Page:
The Green Point turnaround is due to the convergence of a number of forces, such as the enforcement JP Smith's “broken windows” philosophy.
Cape Town – In the 1990s Green Point was rundown, the streets were chock full of litter, buildings were dilapidated and in a state of decay, and the feeling among some owners was that they couldn’t give their property away.
So, where did it all go wrong?
It happened when drug dealers moved into the area in the mid-1990s, sparking a rise in crime and urban decay.
Two decades later, though, businesses are booming, property prices are soaring and the area has become “sizzling hot”.
So, where did it all go right?
The Green Point turnaround is due to the convergence of a number of forces, such as the enforcement of the “broken windows” philosophy by then Green Point councillor JP Smith, the launch of the Green Point City Improvement District, a range of civil society initiatives and a slew of developments.
“I remember that at the time I counted 120 empty premises and 14 slum properties,” says Smith, who was the councillor from 2000 to 2010.
The Green Point CID was formed when ratepayers agreed to pay a levy – based on the value of their property – for extra services.
When it was formed in 2001, the value of property in the Green Point area was at an all-time low with people referring to it as “Hillbrow by the sea”.
“People were moving out,” says Green Point CID CEO Marc Truss. “Something had to be done.”
The CID tackled crime and grim”, planting trees, putting up lights and removing about 1 500 bags of rubbish each month. They also added security – rent-a-cops – to top-up the local authority’s services.
“We are a strengthening hand to existing service providers. We wanted to make people feel safe,” said Truss.
He says crime has decreased over the past 15 years, and although he can’t give precise figures, he believes the CID has helped to reduce criminal acts by at least 50% in Green Point.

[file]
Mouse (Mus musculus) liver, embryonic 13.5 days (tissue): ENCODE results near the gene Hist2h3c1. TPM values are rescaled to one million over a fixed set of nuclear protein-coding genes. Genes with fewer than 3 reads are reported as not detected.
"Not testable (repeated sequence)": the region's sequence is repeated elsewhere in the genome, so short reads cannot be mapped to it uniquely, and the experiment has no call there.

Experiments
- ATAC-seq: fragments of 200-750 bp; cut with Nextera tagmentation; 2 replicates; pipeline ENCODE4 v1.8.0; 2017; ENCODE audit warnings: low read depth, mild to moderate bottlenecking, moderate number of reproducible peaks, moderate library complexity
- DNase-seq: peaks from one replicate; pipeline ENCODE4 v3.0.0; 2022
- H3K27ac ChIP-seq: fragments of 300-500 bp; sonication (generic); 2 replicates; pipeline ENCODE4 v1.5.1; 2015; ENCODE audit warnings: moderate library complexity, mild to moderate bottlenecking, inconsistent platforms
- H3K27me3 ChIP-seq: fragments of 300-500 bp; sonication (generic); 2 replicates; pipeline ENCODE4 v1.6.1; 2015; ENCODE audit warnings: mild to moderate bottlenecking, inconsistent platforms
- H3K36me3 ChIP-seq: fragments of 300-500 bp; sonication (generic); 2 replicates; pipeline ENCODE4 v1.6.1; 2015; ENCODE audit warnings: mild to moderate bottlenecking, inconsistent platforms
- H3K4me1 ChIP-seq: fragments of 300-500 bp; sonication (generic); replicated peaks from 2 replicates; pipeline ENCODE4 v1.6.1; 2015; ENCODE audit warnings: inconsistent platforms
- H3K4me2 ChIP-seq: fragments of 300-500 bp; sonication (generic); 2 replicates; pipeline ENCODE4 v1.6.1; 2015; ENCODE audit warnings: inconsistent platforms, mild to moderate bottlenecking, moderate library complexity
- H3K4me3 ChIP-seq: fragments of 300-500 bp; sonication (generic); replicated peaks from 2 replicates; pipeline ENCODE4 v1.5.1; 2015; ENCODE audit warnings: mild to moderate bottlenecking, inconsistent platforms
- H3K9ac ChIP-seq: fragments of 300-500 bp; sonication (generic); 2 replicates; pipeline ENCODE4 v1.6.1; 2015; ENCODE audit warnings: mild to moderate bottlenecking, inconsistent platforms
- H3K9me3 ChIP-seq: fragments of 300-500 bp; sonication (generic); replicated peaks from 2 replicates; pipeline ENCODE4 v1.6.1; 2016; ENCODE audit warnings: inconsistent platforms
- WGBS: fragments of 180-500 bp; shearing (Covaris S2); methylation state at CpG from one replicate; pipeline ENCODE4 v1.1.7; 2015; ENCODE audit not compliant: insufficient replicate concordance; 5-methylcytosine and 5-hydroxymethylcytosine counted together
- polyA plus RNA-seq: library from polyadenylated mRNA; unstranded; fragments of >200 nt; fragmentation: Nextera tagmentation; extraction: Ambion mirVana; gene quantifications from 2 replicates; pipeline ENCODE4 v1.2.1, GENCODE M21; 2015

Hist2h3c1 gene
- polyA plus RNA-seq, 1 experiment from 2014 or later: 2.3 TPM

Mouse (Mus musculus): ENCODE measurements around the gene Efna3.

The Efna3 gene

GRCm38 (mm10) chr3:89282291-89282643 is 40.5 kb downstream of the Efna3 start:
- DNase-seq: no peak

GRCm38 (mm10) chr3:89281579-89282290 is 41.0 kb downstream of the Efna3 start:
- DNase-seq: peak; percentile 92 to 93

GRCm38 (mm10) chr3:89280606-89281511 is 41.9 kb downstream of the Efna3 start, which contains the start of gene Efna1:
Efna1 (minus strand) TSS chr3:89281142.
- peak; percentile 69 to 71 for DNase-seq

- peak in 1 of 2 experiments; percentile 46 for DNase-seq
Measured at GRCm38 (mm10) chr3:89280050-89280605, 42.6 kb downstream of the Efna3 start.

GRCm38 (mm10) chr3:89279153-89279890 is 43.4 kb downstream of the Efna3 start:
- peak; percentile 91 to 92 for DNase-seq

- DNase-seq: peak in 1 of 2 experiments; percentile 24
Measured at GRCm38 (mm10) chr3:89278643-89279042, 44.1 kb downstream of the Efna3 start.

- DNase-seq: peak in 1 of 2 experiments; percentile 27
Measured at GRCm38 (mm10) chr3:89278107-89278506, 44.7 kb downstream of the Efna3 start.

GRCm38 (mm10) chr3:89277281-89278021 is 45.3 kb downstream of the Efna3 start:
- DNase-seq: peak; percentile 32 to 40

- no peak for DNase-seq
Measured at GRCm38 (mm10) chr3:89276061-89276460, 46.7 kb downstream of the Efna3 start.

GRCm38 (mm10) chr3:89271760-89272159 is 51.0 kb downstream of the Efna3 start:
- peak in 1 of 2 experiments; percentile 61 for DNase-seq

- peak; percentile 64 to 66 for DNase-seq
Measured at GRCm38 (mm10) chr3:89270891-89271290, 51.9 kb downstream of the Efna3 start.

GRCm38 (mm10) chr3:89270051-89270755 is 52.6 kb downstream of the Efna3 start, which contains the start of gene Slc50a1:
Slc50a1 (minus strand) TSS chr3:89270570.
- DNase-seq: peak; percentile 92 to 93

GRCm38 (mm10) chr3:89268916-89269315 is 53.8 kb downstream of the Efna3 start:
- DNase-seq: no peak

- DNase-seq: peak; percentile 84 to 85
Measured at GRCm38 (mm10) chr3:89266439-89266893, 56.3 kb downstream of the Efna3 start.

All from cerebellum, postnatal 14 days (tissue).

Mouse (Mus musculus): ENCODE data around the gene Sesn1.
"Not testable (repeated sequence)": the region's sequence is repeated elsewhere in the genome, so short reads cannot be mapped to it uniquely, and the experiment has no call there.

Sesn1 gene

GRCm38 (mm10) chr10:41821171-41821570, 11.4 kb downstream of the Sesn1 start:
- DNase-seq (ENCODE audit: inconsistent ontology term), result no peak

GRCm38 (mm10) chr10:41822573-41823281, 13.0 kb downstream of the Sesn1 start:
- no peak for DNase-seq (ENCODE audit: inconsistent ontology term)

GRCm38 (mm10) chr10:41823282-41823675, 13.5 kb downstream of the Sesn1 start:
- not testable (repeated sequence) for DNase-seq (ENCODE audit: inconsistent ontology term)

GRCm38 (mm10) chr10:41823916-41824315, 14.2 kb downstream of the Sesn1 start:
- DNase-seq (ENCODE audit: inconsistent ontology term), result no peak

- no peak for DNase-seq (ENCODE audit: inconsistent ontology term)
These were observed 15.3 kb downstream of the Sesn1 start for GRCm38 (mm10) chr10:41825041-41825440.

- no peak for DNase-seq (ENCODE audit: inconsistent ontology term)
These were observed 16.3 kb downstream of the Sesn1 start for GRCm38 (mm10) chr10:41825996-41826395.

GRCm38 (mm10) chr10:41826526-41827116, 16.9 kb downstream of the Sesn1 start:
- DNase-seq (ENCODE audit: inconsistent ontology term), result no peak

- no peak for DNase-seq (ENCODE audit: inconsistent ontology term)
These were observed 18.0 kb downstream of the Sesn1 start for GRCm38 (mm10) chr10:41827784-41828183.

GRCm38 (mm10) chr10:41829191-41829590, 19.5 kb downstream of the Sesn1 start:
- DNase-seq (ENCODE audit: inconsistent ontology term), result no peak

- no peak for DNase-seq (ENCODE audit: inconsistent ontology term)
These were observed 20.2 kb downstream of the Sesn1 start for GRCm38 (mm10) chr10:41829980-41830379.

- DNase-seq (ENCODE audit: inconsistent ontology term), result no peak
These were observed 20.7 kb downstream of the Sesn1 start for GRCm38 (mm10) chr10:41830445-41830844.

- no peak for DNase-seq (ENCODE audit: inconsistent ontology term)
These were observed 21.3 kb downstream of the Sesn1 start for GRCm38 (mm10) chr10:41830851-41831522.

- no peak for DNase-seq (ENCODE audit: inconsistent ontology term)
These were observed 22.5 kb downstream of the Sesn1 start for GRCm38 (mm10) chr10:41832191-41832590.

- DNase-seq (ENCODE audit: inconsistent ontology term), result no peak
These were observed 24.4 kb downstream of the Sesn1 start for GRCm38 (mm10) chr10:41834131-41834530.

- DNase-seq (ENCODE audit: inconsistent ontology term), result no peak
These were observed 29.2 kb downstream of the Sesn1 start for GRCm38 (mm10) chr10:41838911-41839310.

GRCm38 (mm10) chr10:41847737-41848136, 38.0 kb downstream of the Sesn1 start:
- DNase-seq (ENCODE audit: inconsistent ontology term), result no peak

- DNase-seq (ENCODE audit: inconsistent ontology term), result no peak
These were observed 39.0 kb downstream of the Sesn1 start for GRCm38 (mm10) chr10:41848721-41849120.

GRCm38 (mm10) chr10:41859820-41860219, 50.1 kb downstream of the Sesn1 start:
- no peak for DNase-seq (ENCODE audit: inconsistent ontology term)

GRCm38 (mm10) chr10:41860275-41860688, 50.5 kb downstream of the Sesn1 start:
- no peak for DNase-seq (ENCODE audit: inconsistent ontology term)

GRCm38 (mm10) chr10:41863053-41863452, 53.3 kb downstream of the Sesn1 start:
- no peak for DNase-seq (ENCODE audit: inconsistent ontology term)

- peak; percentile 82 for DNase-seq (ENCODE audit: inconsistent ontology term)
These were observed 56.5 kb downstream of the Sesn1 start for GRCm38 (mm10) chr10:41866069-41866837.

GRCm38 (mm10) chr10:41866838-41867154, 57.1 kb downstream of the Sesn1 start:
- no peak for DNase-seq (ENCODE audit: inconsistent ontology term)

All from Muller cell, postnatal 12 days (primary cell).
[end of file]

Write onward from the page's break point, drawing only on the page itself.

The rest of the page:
Smith says that in addition to the CID initiatives, civil society, the police and the Community Police Forum all converged to eradicate crime and grime.
“I think the first real swing came about in 2007,” he says.
Now that the area had turned, the next challenge was to change the perception that Green Point was in a state of permanent decay.
These initiatives were a major confidence booster for developers to enter the area – and over the years the area has seen residential and commercial development.
Then came the 2010 Soccer World Cup, which saw the construction of the Cape Town Stadium – home of Premier Soccer League clubs Ajax Cape Town and Cape
Town City, and music concerts with Justin Bieber recently selling out the venue.
A legacy of the World Cup was the Green Point Common, which is a slice of paradise in the heart of the Mother City. The park is undoubtedly Cape Town’s best kept secret – it has an outdoor gym, creative jungle gyms, a labyrinth and a rich variety of indigenous flora.
It’s all about location. Green Point is a stone’s throw away from the Waterfront and conveniently sandwiched between the CBD and Atlantic Seaboard, and has great restaurants and hipster hangouts.
It’s little wonder that property in Green Point is in massive demand with price growth year-on-year at some of the highest capital appreciation rates in the country.
Billy Rautenbach, sales director of Seeff Atlantic Seaboard & City Bowl, describes Green Point as an “investment hot spot”, which is real estate speak for “buy now, you won’t be sorry”.